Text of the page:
RESEARCH TRIANGLE PARK – If at first you don’t succeed, you might just end up saving the world from a terrible disease.

”Rewrite the Odds” is both a corporate slogan and a storyline for Durham biopharmaceutical company Chimerix, which is launching its first approved product, an antiviral smallpox therapy. And it’s paving the way for other drug candidates in the pipeline.

The U.S. Food and Drug Administration has just granted Chimerix marketing approval for the tablet and oral suspension formulations of its smallpox treatment TEMBEXA (brincidofovir).

It’s billed as the first smallpox antiviral for all age groups, including infants and patients who have difficulty swallowing.

Smallpox cell. -- iStock
Smallpox cell. — iStock images

“We are delighted, particularly as the importance of pandemic preparedness has been put into focus over the last year,” said Chimerix CEO Mike Sherman.

The antiviral had previously failed in a late-stage study evaluating its ability to prevent a potentially fatal infection in transplant patients. But the company continued its development as a smallpox treatment, research done in collaboration with the Biomedical Advanced Research and Development Authority (BARDA).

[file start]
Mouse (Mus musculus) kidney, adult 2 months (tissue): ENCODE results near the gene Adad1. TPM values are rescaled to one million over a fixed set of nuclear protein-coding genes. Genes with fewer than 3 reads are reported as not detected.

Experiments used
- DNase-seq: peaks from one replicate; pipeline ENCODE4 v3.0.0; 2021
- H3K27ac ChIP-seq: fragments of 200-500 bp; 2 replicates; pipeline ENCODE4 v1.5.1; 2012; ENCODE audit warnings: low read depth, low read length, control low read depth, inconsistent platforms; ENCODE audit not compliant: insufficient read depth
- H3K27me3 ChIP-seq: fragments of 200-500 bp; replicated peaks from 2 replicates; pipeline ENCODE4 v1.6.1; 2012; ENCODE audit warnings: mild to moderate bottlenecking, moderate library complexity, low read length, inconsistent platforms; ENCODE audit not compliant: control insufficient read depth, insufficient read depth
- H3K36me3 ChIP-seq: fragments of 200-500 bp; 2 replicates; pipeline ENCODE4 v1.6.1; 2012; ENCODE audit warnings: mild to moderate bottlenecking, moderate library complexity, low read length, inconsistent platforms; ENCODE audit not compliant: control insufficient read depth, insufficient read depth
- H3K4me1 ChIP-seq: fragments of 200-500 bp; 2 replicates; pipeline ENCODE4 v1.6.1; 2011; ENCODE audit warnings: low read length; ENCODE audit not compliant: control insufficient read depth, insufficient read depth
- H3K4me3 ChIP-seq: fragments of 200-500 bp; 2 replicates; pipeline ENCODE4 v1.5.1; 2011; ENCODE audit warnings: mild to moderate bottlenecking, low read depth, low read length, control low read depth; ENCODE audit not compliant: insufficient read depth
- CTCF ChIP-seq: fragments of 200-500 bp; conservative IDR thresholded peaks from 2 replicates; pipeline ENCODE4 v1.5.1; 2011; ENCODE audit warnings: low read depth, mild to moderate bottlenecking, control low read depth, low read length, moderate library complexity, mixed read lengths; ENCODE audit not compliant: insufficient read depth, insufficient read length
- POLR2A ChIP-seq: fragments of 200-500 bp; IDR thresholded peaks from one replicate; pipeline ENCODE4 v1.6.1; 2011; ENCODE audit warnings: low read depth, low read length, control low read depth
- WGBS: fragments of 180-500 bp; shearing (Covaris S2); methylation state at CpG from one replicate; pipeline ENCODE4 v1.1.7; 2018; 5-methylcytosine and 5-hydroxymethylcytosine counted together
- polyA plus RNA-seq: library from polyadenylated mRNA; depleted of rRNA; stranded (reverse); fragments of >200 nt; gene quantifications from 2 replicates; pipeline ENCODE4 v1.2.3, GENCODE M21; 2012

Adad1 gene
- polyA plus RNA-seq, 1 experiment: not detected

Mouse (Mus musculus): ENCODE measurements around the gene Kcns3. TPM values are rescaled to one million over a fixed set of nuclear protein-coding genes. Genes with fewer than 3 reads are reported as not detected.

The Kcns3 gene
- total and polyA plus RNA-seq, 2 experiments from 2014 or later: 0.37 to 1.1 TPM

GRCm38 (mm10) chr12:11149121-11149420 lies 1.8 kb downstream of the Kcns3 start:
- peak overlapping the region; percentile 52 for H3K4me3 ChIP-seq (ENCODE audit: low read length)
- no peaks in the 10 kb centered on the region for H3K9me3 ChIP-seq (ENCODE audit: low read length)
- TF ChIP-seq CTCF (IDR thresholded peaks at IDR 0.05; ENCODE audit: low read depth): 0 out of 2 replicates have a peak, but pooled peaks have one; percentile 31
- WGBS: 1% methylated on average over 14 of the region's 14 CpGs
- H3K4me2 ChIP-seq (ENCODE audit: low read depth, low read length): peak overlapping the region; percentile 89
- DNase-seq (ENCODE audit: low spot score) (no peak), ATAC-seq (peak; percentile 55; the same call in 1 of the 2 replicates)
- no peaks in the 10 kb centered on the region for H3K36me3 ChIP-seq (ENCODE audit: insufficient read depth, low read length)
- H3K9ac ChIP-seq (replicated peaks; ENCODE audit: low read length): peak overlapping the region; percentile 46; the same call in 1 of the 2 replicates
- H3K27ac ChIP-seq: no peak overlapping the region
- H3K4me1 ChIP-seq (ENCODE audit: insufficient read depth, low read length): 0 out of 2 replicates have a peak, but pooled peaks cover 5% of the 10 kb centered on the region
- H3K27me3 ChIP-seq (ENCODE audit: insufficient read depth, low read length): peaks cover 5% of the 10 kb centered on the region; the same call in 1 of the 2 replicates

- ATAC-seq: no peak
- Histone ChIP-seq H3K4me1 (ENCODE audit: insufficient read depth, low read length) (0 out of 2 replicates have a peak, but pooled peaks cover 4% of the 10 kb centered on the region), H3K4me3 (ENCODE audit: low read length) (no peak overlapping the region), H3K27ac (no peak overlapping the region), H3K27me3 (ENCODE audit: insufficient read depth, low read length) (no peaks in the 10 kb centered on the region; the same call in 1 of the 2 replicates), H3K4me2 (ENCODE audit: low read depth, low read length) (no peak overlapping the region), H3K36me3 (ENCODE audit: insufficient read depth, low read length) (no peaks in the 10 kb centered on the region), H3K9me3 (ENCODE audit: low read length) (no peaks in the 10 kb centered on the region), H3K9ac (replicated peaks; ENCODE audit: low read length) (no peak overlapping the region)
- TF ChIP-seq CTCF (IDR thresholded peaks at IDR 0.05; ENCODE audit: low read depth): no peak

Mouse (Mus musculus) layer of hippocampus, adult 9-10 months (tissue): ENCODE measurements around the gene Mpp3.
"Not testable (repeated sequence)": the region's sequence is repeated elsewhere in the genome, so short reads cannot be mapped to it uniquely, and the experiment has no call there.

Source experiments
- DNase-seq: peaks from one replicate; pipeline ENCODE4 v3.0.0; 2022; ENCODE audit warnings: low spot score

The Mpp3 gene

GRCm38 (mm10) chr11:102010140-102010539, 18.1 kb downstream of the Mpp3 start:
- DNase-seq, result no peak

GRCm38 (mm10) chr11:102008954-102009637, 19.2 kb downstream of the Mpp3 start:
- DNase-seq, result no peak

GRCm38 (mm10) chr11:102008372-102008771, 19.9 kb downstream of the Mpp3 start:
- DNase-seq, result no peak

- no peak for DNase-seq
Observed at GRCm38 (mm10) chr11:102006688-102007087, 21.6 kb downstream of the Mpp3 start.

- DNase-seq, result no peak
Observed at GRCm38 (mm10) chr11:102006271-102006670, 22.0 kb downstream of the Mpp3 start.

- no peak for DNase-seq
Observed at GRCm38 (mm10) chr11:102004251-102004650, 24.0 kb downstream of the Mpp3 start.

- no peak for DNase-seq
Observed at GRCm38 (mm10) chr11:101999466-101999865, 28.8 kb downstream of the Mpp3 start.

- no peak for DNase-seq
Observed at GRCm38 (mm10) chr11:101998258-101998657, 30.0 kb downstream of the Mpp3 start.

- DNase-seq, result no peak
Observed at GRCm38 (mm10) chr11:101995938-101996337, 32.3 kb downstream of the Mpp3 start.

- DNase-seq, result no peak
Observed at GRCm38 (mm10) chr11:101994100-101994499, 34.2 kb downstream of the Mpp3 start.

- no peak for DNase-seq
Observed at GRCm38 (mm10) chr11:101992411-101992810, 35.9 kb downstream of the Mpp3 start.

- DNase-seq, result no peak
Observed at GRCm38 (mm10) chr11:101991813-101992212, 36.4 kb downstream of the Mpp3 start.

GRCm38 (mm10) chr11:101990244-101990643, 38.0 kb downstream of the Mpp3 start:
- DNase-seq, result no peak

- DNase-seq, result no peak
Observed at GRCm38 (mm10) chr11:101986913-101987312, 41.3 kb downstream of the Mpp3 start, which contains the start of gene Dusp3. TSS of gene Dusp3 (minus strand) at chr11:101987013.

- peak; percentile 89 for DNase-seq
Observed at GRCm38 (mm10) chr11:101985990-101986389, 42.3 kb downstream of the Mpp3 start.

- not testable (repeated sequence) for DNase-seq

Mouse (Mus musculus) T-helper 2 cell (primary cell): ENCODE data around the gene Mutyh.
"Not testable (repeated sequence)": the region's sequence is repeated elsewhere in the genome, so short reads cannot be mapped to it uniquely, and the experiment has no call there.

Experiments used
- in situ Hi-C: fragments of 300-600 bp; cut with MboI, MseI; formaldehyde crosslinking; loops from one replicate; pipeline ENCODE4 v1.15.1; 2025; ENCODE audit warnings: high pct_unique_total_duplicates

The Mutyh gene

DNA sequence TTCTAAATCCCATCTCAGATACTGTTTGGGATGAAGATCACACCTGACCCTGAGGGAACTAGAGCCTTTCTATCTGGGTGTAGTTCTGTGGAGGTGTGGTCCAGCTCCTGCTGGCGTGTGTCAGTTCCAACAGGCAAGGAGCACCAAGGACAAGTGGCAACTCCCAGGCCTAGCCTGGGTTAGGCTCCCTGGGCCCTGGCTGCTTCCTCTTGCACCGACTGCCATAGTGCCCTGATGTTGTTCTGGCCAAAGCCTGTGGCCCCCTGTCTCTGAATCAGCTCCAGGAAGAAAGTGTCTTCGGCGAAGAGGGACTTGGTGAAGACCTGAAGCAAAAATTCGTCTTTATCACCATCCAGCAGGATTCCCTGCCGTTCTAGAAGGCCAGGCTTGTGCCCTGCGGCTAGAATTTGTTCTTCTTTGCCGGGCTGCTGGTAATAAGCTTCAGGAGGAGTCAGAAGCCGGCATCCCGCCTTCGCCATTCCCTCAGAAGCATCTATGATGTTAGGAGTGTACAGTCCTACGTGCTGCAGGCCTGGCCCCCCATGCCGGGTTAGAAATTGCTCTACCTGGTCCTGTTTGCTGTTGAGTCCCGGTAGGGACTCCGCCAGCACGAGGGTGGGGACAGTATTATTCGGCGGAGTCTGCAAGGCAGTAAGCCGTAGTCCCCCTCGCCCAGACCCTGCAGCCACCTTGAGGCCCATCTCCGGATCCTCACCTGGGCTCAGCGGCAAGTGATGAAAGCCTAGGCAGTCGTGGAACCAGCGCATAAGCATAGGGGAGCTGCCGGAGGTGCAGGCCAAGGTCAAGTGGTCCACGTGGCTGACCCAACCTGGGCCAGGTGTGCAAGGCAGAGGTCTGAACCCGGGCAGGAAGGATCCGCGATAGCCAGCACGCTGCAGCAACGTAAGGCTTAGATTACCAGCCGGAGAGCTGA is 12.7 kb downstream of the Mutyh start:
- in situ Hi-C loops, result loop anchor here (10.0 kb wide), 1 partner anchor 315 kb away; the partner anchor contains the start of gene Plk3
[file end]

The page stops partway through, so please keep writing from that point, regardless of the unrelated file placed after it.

Smallpox is a contagious, disfiguring and often deadly disease that has affected humans for thousands of years.

Despite successful eradication of smallpox in the 1970s, there is considerable concern that variola virus could reappear, either through accidental release or as a weapon of bioterrorism.

“With this approval in hand, we now look forward to advancing our discussions with BARDA toward a procurement contract to support national preparedness,” Sherman added.

In the meantime, Chimerix is also working to remake itself as a cancer drug developer.

Vintage engraving.
This late 18th Century French engraving depicts a child being vaccinated by a doctor.
Edward Jenner introduced the first successful smallpox vaccine in 1796, based on
his observation that milkmaids who caught cowpox didn’t later catch smallpox.
So inoculating with cowpox protected against smallpox.

In January, Chimerix raised a whopping $100 million to fund clinical trials of its growing list of oncology drug candidates.

That same month, it also acquired Oncoceutics, a Philadelphia company that has clinical-stage cancer drugs of its own, for $39 million in cash and $39 million in stock, adding four more cancer drug candidates to its pipeline.

The lead Oncoceutics drug candidate, ONC201, is in Phase 3 testing in high-grade gliomas, a type of fast-growing cancer affecting the brain and spinal cord.

ONC201 is also in Phase 2 testing in neuroendocrine tumors and endometrial cancer, and in Phase 1 testing for leukemia. The Oncoceutics pipeline includes two other compounds in earlier stages of development.

In 2019, Chimerix acquired a heparin-derived drug candidate that Cantex Pharmaceuticals was developing for acute myeloid leukemia. That drug, now known as dociparstat sodium (DSTAT), is currently in Phase 3 testing.

Chimerix, founded in 2000, is listed on the NASDAQ Global Market stock exchange.

(C) N.C. Biotech Center